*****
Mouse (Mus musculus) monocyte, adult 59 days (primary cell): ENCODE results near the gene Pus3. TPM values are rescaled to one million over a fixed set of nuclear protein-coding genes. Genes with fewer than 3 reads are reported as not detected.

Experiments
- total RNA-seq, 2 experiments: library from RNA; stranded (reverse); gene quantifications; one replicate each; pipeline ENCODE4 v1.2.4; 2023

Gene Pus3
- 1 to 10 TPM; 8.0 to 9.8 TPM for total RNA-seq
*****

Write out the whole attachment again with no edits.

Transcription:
Mouse (Mus musculus) monocyte, adult 59 days (primary cell): ENCODE results near the gene Pus3. TPM values are rescaled to one million over a fixed set of nuclear protein-coding genes. Genes with fewer than 3 reads are reported as not detected.

Experiments
- total RNA-seq, 2 experiments: library from RNA; stranded (reverse); gene quantifications; one replicate each; pipeline ENCODE4 v1.2.4; 2023

Gene Pus3
- 1 to 10 TPM; 8.0 to 9.8 TPM for total RNA-seq